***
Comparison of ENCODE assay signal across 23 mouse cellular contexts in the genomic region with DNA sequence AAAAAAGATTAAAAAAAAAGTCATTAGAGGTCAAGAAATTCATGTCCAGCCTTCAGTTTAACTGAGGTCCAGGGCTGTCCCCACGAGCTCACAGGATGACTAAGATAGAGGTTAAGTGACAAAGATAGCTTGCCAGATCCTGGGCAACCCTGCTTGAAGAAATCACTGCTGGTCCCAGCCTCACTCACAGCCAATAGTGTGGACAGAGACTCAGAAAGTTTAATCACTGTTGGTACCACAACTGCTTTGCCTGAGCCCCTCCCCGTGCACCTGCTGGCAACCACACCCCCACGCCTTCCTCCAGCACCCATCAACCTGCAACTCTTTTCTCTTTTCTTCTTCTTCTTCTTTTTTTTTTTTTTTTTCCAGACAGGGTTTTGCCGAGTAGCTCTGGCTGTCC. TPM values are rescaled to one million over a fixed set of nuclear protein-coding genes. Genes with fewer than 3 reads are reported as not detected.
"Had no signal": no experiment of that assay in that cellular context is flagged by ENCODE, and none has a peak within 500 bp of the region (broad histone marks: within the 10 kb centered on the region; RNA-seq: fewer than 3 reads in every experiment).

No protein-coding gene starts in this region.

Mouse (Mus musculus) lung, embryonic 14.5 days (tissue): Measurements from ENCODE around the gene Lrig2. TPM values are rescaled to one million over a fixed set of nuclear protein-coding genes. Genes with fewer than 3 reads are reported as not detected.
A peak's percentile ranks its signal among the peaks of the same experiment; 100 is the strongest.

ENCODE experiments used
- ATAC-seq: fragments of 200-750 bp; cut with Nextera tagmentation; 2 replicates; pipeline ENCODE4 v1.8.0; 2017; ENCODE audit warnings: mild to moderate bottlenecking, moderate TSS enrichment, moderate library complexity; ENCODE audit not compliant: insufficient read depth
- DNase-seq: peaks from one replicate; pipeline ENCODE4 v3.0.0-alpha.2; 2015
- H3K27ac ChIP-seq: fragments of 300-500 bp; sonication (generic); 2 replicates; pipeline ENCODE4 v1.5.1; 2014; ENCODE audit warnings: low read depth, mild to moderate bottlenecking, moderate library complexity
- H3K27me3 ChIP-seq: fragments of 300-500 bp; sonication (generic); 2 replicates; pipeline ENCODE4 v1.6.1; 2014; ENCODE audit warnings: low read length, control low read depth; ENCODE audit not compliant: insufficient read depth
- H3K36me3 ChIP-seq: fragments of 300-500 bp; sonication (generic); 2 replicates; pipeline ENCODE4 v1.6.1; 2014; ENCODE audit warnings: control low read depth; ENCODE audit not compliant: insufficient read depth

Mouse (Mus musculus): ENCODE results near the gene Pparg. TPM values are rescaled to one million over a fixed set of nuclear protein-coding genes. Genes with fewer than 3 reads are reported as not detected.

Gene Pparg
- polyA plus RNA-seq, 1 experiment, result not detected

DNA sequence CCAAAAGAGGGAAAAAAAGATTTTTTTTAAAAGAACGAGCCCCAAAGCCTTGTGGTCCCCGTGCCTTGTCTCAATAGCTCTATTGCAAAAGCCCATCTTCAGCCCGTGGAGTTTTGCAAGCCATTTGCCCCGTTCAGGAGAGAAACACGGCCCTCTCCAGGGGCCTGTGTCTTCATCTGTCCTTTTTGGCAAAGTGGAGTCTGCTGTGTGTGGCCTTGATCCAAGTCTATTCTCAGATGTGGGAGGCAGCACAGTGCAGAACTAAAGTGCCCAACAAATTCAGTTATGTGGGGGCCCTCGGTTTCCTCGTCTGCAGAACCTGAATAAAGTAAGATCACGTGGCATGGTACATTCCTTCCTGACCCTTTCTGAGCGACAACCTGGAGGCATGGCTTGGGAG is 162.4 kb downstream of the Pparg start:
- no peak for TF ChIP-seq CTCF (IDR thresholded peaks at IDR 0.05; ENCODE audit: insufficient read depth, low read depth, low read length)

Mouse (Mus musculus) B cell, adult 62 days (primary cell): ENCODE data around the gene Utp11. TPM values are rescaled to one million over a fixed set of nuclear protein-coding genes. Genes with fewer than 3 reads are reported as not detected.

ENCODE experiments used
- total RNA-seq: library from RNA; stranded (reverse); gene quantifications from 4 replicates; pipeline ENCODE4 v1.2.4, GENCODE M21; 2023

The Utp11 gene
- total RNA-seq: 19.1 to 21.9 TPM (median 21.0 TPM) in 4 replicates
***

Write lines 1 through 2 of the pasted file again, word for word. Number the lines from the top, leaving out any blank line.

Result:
Comparison of ENCODE assay signal across 23 mouse cellular contexts in the genomic region with DNA sequence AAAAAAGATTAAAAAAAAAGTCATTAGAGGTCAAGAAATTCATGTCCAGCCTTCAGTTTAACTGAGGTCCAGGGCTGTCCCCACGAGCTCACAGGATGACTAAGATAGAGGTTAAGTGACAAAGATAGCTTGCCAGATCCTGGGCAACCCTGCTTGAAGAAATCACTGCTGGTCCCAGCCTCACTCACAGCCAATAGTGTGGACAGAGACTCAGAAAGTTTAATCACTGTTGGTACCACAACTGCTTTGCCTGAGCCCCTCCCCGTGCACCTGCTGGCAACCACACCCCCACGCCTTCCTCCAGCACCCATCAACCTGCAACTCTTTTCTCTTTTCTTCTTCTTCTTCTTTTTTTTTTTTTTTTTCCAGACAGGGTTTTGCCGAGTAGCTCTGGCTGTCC. TPM values are rescaled to one million over a fixed set of nuclear protein-coding genes. Genes with fewer than 3 reads are reported as not detected.
"Had no signal": no experiment of that assay in that cellular context is flagged by ENCODE, and none has a peak within 500 bp of the region (broad histone marks: within the 10 kb centered on the region; RNA-seq: fewer than 3 reads in every experiment).